Feeds

Virgin Media tightens throttle on hardcore hogs

Bust the limit, lose half your downlink speed

Top 5 reasons to deploy VMware with Tegile

Virgin Media has introduced new throttling "trigger levels" for customers who make heavy use of its network.

The telco updated its subscriber traffic management (STM) policy yesterday to "ensure the vast majority of customers get the high quality of service they expect from Virgin Media's fibre optic broadband without being negatively affected by extremely heavy users" at peak times.

It classified a so-called "bandwidth hog" as a 60Mbit/s customer, for example, who can download 5,000MB of data between 4pm and 9pm on a weekday before having their broadband connection throttled.

"During this time that customer would have to download 7 standard definition movies or 1,250 songs before a 5-hour temporary speed reduction was applied, and even then they can of course continue to browse the web and use services like the iPlayer without interruption," Virgin Media explained.

A company spokesman told The Register that around 5 per cent of users would be affected by the STM policy. Those punters can expect to see their speed usage of the network temporarily throttled by 50 per cent.

"Customers can still continue to use their services whilst having their traffic managed, however the temporary reduction in speed will help minimise the impact of their usage on other customers, ensuring more customers are able to enjoy their services at peak times,” Virgin Media added.

The traffic that will be slowed down by VM during weekday evenings and weekends will be peer-to-peer and newsgroups. The firm said it won't be targeting, among other things, video streaming, music downloads and VoIP.

Virgin Media's spokesman added that it was being "very generous" with the amount of bandwidth it was allowing heavy users to access before applying throttling to those customers.

He also told us that the company was working on ways of making the current technology it uses to slow down speeds on individual broadband connections more "intelligent".

"We're conscious of the fact that the system might capture someone who has peaked only once," he told El Reg. It appears the tech itself will need to undergo more refinement.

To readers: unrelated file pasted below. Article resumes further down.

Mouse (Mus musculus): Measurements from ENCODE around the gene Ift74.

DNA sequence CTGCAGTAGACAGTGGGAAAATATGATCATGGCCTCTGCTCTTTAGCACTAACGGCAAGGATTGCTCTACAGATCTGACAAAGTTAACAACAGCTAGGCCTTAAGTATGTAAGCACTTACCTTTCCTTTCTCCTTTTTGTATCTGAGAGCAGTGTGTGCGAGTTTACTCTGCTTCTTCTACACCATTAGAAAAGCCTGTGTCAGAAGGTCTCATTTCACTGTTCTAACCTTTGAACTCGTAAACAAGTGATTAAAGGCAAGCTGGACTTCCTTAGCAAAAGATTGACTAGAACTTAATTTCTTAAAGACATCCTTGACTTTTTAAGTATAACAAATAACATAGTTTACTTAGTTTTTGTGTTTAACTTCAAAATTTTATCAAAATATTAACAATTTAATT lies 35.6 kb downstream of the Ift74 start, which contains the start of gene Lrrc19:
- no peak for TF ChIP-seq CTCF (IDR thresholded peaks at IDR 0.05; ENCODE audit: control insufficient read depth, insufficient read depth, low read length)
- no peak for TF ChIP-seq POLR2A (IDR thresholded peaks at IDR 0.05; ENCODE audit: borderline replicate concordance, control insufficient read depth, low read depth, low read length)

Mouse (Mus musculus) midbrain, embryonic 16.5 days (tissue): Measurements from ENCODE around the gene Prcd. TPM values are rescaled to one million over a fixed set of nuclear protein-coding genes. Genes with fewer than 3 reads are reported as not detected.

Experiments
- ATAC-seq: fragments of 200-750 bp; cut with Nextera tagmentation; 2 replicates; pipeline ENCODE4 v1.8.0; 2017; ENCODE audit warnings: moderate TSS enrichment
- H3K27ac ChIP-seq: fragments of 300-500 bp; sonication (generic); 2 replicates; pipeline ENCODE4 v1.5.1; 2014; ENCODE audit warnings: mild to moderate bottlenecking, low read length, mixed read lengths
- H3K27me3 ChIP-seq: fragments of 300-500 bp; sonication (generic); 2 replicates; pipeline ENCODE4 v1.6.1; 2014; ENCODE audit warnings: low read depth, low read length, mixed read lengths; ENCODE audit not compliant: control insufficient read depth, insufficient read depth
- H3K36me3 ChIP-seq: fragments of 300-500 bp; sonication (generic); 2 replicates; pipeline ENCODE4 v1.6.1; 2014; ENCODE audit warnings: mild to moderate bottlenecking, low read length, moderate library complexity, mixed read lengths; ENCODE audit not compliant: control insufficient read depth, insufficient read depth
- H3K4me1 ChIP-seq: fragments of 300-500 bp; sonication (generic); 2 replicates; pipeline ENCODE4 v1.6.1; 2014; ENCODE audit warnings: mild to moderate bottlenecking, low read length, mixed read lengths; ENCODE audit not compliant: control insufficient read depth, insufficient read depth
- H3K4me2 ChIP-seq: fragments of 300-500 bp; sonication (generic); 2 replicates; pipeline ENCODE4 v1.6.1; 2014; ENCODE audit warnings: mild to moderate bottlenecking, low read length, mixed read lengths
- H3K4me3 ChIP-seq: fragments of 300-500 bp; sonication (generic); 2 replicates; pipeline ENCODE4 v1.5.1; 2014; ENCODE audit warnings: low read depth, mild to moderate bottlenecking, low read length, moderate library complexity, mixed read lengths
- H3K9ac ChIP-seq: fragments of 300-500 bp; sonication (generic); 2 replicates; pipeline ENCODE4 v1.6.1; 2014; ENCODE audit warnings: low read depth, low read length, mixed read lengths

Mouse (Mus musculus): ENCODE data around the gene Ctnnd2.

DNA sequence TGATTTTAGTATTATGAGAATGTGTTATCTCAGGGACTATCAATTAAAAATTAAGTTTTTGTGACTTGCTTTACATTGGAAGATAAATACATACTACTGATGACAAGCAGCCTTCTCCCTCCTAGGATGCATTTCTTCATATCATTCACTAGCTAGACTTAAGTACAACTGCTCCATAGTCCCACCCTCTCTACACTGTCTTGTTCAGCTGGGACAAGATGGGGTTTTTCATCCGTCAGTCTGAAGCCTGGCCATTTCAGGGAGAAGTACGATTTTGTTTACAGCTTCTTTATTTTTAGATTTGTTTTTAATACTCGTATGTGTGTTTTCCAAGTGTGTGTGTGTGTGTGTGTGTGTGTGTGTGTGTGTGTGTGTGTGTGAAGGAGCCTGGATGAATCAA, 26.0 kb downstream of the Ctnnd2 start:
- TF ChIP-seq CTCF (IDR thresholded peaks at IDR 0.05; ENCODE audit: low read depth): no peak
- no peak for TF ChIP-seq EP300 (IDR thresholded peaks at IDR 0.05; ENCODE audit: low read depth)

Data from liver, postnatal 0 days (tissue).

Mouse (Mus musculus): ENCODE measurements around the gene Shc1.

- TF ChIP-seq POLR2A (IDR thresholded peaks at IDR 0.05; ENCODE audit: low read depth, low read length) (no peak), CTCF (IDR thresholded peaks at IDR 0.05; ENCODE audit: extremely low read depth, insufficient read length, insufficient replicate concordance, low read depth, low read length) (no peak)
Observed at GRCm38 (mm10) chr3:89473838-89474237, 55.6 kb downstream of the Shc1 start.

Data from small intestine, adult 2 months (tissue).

Indeed, the telco has told users: "We'll be trialling a variety of different approaches to traffic management over the coming months to make the system more intelligent and flexible, while ensuring the optimal quality of service. We'll publish more information on this as soon as it's available."

Virgin Media runs two different types of traffic management: the aforementioned STM and protocol shaping, which affects all tiers of subscribers during peak hours.

Meanwhile, complaints about over-utilisation have begun to pile up on Virgin Media's customer forums.

One punter said: "It seems that we are getting to the point that Virgin are selling us an ever faster service but putting so many restrictions in place for peak time, that in reality, a lot of us would be better off just having a constant guaranteed 10Mbps unmanaged service rather than paying out for 50Mbit/s or 100Mbit/s. I can't see how this can ever be done fairly." ®

Bootnote

No doubt this move will spark fury or praise from punters - upload your thoughts to our new broadband forum right here.

JavaScript Disabled

Please Enable JavaScript to use this feature.

Security for virtualized datacentres

More from The Register

next story
TEEN RAMPAGE: Kids in iPhone 6 'Will it bend' YouTube 'prank'
iPhones bent in Norwich? As if the place wasn't weird enough
Consumers agree to give up first-born child for free Wi-Fi – survey
This Herod network's ace – but crap reception in bullrushes
Crouching tiger, FAST ASLEEP dragon: Smugglers can't shift iPhone 6s
China's grey market reports 'sluggish' sales of Apple mobe
Sea-Me-We 5 construction starts
New sub cable to go live 2016
New EU digi-commish struggles with concepts of net neutrality
Oettinger all about the infrastructure – but not big on substance
PEAK IPV4? Global IPv6 traffic is growing, DDoS dying, says Akamai
First time the cache network has seen drop in use of 32-bit-wide IP addresses
EE coughs to BROKEN data usage metrics BLUNDER that short-changes customers
Carrier apologises for 'inflated' measurements cockup
Comcast: Help, help, FCC. Netflix and pals are EXTORTIONISTS
The others guys are being mean so therefore ... monopoly all good, yeah?
prev story

Whitepapers

Forging a new future with identity relationship management
Learn about ForgeRock's next generation IRM platform and how it is designed to empower CEOS's and enterprises to engage with consumers.
Storage capacity and performance optimization at Mizuno USA
Mizuno USA turn to Tegile storage technology to solve both their SAN and backup issues.
The next step in data security
With recent increased privacy concerns and computers becoming more powerful, the chance of hackers being able to crack smaller-sized RSA keys increases.
Security for virtualized datacentres
Legacy security solutions are inefficient due to the architectural differences between physical and virtual environments.
A strategic approach to identity relationship management
ForgeRock commissioned Forrester to evaluate companies’ IAM practices and requirements when it comes to customer-facing scenarios versus employee-facing ones.